- Annual or monthly fee: Providers charge a set amount to maintain your merchant account that they bill to your company annually or monthly.
- Batch fee: This is a flat amount assessed against your account when the processor calculates your company’s total transactions for the day and sends the money to your merchant account.
- Chargeback fee: Your company must pay this fee if a customer disputes a charge on their credit account and can prove they did not receive the promised product or service.
- Early termination fee: This fee only applies if you close your merchant account before the end date indicated on your contract.
- Monthly minimum: Merchant account providers may set a minimum that clients must pay in fees each month. The company will round up to reach that fee if your company did not reach it with transactions.
- Set-up fee: You only pay this fee one time to establish your account.
- Statement fee: You may have to pay this fee if you request to have a statement mailed rather than emailed.
In addition to fees charged by various merchant account processors, consider hardware requirements, monthly sales volume, must-have features, and nice-to-have features before finalizing your decision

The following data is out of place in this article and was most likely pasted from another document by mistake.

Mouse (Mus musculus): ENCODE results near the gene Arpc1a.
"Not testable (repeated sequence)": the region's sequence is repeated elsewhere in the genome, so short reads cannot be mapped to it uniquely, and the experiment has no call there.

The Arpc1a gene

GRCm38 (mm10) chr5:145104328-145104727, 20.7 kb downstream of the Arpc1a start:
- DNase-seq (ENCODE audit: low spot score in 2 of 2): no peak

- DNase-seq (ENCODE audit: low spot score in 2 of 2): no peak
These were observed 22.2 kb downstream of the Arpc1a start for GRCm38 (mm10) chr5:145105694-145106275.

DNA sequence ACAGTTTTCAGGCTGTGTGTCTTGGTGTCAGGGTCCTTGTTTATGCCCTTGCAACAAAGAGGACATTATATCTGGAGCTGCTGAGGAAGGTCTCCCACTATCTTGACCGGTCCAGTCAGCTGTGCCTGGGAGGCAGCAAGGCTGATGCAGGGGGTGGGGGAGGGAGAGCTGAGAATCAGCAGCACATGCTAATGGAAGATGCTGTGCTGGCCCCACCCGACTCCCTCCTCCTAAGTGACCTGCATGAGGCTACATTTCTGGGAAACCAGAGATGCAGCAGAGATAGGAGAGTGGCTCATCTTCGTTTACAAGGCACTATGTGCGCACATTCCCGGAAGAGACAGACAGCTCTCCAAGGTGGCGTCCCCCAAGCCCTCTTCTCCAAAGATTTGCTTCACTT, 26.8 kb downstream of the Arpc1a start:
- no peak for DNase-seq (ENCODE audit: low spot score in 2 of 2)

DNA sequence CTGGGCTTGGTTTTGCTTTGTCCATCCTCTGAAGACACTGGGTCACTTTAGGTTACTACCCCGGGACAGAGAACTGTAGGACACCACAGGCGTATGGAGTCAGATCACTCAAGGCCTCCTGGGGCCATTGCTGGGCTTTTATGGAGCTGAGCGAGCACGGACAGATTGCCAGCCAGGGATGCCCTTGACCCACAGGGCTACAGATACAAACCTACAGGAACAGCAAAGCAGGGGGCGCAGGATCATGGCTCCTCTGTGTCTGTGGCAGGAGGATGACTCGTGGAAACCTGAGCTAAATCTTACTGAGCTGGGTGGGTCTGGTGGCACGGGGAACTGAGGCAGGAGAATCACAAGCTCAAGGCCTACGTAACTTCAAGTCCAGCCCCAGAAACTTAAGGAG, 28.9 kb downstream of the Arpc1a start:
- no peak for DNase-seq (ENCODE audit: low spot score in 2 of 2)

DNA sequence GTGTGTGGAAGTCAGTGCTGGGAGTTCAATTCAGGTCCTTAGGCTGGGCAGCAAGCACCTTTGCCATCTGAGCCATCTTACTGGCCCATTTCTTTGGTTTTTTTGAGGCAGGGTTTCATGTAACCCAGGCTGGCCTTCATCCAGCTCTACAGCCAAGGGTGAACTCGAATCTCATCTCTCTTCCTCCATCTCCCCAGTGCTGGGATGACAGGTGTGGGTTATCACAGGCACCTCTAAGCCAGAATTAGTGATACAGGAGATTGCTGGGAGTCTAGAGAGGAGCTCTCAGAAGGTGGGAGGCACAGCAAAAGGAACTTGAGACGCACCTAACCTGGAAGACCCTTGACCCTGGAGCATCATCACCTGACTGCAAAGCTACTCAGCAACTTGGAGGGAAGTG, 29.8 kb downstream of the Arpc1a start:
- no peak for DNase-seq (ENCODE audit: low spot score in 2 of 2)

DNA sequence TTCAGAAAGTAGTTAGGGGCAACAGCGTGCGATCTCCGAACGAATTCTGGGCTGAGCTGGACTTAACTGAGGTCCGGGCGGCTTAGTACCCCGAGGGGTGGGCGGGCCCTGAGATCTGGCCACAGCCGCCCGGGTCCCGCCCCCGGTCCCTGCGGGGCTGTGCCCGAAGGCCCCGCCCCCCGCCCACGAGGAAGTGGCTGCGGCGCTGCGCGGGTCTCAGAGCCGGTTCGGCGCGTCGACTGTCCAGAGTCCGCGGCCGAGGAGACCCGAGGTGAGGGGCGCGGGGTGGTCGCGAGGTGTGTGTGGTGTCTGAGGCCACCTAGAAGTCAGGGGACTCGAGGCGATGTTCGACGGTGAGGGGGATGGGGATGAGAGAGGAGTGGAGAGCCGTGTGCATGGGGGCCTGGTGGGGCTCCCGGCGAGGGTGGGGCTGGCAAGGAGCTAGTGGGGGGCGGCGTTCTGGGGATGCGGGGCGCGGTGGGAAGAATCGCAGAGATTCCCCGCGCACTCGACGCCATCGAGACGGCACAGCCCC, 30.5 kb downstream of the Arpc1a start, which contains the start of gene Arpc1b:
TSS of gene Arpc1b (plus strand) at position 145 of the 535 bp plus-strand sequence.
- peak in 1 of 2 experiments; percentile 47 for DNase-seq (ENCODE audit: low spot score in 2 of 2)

How small businesses can get a merchant account
You will need to take several steps as a small business owner to ensure you are ready to apply for a merchant account.
Step 1: Establish a business bank account
Your credit card processing company is unlikely to approve an account with funds going into a personal account.
Step 2: Prepare financial statements
Gather financial statements that prove your company’s volume of sales and increased revenue over time.
Step 3: Get your Employer Identification Number
Apply for an Employer Identification Number (EIN) with the Internal Revenue Service (IRS). The process is free, and you can apply online at this IRS webpage. This number identifies your business with the IRS in the same way a social security number identifies you as an individual.
Step 4: Determine if your merchant account service provider requires any licenses
You may need one or more business licenses if your company operates in certain categories. For example, you may need a special occupational license or a sales tax registration license before you can set up a merchant account.